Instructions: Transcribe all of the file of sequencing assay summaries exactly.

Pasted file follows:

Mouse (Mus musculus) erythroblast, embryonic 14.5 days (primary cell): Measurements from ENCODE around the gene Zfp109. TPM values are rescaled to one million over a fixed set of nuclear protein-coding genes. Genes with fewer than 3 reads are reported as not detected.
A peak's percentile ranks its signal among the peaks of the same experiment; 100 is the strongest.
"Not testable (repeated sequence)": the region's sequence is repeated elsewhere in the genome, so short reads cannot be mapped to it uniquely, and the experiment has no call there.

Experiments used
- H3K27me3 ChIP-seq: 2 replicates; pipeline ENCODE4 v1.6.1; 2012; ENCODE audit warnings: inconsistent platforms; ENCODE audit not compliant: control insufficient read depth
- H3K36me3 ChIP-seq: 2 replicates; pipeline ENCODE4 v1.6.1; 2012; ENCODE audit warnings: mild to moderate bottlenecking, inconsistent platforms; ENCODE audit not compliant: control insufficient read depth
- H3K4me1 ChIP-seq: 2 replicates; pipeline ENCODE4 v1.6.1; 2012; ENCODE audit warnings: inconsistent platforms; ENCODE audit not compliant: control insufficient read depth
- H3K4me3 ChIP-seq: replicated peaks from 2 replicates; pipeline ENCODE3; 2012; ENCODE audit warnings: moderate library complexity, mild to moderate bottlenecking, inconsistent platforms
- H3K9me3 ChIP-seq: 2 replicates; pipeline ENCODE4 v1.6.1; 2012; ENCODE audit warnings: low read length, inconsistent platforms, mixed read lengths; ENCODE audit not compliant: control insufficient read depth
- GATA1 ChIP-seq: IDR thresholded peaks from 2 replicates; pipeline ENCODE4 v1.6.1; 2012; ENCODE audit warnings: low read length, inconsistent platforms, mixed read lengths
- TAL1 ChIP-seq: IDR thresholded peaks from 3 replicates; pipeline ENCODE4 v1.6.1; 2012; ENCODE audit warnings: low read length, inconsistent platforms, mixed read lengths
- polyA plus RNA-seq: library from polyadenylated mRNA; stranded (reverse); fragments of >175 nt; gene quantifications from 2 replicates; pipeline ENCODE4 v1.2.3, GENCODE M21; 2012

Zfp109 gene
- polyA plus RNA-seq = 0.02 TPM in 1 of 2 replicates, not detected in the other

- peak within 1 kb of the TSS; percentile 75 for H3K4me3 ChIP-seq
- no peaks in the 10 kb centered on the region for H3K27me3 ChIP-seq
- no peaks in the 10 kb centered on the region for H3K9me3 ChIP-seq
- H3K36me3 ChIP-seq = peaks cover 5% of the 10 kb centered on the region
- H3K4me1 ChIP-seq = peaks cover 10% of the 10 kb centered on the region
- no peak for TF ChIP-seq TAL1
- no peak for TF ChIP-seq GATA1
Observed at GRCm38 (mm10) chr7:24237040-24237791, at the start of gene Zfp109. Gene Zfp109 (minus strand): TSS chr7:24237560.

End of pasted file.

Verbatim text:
Mouse (Mus musculus) erythroblast, embryonic 14.5 days (primary cell): Measurements from ENCODE around the gene Zfp109. TPM values are rescaled to one million over a fixed set of nuclear protein-coding genes. Genes with fewer than 3 reads are reported as not detected.
A peak's percentile ranks its signal among the peaks of the same experiment; 100 is the strongest.
"Not testable (repeated sequence)": the region's sequence is repeated elsewhere in the genome, so short reads cannot be mapped to it uniquely, and the experiment has no call there.

Experiments used
- H3K27me3 ChIP-seq: 2 replicates; pipeline ENCODE4 v1.6.1; 2012; ENCODE audit warnings: inconsistent platforms; ENCODE audit not compliant: control insufficient read depth
- H3K36me3 ChIP-seq: 2 replicates; pipeline ENCODE4 v1.6.1; 2012; ENCODE audit warnings: mild to moderate bottlenecking, inconsistent platforms; ENCODE audit not compliant: control insufficient read depth
- H3K4me1 ChIP-seq: 2 replicates; pipeline ENCODE4 v1.6.1; 2012; ENCODE audit warnings: inconsistent platforms; ENCODE audit not compliant: control insufficient read depth
- H3K4me3 ChIP-seq: replicated peaks from 2 replicates; pipeline ENCODE3; 2012; ENCODE audit warnings: moderate library complexity, mild to moderate bottlenecking, inconsistent platforms
- H3K9me3 ChIP-seq: 2 replicates; pipeline ENCODE4 v1.6.1; 2012; ENCODE audit warnings: low read length, inconsistent platforms, mixed read lengths; ENCODE audit not compliant: control insufficient read depth
- GATA1 ChIP-seq: IDR thresholded peaks from 2 replicates; pipeline ENCODE4 v1.6.1; 2012; ENCODE audit warnings: low read length, inconsistent platforms, mixed read lengths
- TAL1 ChIP-seq: IDR thresholded peaks from 3 replicates; pipeline ENCODE4 v1.6.1; 2012; ENCODE audit warnings: low read length, inconsistent platforms, mixed read lengths
- polyA plus RNA-seq: library from polyadenylated mRNA; stranded (reverse); fragments of >175 nt; gene quantifications from 2 replicates; pipeline ENCODE4 v1.2.3, GENCODE M21; 2012

Zfp109 gene
- polyA plus RNA-seq = 0.02 TPM in 1 of 2 replicates, not detected in the other

- peak within 1 kb of the TSS; percentile 75 for H3K4me3 ChIP-seq
- no peaks in the 10 kb centered on the region for H3K27me3 ChIP-seq
- no peaks in the 10 kb centered on the region for H3K9me3 ChIP-seq
- H3K36me3 ChIP-seq = peaks cover 5% of the 10 kb centered on the region
- H3K4me1 ChIP-seq = peaks cover 10% of the 10 kb centered on the region
- no peak for TF ChIP-seq TAL1
- no peak for TF ChIP-seq GATA1
Observed at GRCm38 (mm10) chr7:24237040-24237791, at the start of gene Zfp109. Gene Zfp109 (minus strand): TSS chr7:24237560.